This has been a strong year for Americana — country’s alternative, roots-focused cousin. While Jason Isbell has finally made his way into the mainstream consciousness as the South’s answer to Bruce Springsteen, artists like Nikki Lane and Margo Price have been making country music cool with their tattoos, Stetsons, and East Nashville grit. And Valerie June, by adding elements of soul and blues into the mix, has been changing the definition of the genre altogether. This is by no means a complete list of Americana albums from this year — like many genres, the definition is malleable — but it is a survey of some of 2017’s best.
10. Justin Townes Earle, Kids in the Street (New West)
After the underwhelming pair of albums Single Mothers and Absent Fathers, released in close succession in 2014–15, Kids in the Street is a return to form for Nashville’s Justin Townes Earle. The album showcases his unique, blues-style fingerpicking, but also taps into the many genres he has referenced over the course of his career. On “Champagne Corolla” and “Short Hair Woman,” Earle re-creates the 1950s Buddy Holly–style rock and roll that appeared on Harlem River Blues and Nothing’s Gonna Change the Way You Feel About Me Now, on “What’s She Crying For,” he takes on Western swing, on “If I Was the Devil,” he channels Lightnin’ Hopkins’s minimal blues, and on “Maybe a Moment,” he returns to the contemplative tone of his 2012 song “Am I That Lonely Tonight?” Rather than drawing on his parents for inspiration (his father, Steve Earle, left his mother when he was young), or his own failed relationships, Earle instead shifts the focus to his childhood, and the city where he was raised. The album’s title track sums up this sense of reflection, as Earle looks back on his formative years in Nashville, and the way the neighborhood has changed since.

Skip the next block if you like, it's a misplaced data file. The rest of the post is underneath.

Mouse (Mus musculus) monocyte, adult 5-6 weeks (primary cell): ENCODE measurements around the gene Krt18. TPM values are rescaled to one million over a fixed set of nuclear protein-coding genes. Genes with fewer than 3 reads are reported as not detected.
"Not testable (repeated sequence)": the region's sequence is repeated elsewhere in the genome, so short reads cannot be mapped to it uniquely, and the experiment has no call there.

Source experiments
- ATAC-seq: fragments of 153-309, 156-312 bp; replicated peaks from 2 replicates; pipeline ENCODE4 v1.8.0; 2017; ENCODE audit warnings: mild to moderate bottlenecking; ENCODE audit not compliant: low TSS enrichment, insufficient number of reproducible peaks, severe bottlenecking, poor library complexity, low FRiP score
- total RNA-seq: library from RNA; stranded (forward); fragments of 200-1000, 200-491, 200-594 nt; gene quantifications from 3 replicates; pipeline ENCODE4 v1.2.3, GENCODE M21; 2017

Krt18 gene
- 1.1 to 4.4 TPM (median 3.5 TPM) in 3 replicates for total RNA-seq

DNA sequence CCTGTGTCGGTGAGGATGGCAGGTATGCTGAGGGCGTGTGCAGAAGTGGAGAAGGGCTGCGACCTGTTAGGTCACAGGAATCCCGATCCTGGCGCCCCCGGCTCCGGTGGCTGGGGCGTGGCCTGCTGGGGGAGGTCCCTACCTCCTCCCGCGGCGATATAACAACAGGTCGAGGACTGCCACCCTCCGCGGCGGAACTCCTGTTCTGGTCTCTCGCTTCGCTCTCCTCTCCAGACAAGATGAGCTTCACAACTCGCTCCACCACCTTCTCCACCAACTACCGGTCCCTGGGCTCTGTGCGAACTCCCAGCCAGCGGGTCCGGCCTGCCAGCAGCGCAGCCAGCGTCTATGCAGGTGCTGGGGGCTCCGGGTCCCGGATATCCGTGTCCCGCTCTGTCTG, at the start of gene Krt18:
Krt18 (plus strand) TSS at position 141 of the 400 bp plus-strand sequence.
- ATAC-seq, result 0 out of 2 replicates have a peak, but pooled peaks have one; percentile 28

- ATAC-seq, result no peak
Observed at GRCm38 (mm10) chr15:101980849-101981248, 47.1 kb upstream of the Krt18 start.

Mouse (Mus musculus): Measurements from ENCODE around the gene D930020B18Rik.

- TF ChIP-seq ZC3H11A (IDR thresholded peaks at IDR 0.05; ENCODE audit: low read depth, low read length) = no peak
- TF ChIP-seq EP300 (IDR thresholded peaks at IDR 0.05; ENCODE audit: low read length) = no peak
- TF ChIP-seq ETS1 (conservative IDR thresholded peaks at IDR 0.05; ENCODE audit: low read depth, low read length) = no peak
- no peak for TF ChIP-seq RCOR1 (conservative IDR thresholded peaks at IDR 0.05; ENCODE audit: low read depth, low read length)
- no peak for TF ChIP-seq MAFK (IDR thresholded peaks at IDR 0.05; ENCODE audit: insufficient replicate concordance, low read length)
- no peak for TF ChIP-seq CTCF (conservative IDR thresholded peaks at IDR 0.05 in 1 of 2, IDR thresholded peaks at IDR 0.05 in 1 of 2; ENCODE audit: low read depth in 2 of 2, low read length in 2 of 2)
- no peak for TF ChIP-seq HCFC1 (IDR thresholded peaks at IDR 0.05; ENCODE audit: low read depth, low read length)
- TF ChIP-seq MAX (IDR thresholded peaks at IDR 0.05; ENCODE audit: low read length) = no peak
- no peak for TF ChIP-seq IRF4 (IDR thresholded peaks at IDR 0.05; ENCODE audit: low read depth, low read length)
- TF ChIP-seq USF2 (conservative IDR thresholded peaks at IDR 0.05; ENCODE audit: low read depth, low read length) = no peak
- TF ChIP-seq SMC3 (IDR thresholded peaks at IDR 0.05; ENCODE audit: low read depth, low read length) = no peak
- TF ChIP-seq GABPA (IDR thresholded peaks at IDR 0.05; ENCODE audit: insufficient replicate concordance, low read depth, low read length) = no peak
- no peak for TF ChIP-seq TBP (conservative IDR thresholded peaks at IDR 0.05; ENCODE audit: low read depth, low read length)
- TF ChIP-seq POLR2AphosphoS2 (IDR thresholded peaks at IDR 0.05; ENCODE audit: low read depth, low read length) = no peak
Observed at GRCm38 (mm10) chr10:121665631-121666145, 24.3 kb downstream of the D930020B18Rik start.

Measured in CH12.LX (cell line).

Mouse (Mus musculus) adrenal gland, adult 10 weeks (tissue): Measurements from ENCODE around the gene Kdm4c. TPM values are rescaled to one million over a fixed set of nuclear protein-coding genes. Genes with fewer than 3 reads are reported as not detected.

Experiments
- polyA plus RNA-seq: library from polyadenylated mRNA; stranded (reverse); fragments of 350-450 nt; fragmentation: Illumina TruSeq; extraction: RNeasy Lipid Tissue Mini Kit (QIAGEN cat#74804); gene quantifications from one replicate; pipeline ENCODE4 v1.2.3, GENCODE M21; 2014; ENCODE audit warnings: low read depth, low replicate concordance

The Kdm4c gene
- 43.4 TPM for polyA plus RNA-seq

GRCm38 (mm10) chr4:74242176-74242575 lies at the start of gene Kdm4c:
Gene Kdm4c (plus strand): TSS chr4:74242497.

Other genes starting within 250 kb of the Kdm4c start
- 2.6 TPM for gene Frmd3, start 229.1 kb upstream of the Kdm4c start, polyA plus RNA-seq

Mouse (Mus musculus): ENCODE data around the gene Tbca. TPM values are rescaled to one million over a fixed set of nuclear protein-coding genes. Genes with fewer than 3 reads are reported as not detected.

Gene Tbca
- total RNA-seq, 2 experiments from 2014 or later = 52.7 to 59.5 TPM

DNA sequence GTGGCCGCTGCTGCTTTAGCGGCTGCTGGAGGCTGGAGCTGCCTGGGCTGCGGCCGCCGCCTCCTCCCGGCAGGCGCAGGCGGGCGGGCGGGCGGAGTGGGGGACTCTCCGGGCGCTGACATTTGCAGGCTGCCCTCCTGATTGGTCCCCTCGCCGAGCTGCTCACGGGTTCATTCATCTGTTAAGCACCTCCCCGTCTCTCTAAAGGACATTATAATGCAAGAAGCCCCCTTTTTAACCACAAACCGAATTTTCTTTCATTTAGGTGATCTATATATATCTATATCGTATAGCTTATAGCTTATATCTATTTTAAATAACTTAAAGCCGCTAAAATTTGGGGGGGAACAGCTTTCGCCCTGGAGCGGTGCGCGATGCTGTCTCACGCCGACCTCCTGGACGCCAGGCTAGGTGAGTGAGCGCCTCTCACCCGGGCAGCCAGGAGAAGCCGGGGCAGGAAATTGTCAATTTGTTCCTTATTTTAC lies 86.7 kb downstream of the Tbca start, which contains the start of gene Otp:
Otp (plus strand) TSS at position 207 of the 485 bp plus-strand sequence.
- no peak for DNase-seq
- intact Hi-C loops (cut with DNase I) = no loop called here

9. John Moreland, Big Bad Luv (4AD)
John Moreland’s fourth solo album marks a subtle shift from his unwaveringly bleak earlier work. While still very melancholic, several songs on Big Bad Luv suggest a more optimistic outlook for the Texas-born, Tulsa-based singer-songwriter. “It Don’t Suit Me Like Before” and “Lie I Chose to Believe” are both fast-paced and (relatively) upbeat southern-rock songs, with some glimmers of hope in the lyrics. “I used to have a prisoner’s point of view / Now I only care for being seen by you,” he sings at the end of the former, possibly referring to his new wife, Pearl Rachinsky — the two met and married after he recorded his previous album, 2015’s High on Tulsa Heat. This sentiment is amplified on the song’s final track, “Latchkey Kid,” when he sings: “Cause I’ve found a love that shines into my core / And I don’t feel the need to prove myself no more / And when I look into the mirror, now I see / A man I never knew that I could be.” These shades of light and dark, and variations in instrumentation, make Big Bad Luv Moreland’s most accessible album to date. So accessible, in fact that the mainstream country star Miranda Lambert has become a vocal supporter. “How does @JohnMorelandOK know everything? A song for every emotion,” she wrote in a tweet earlier this year.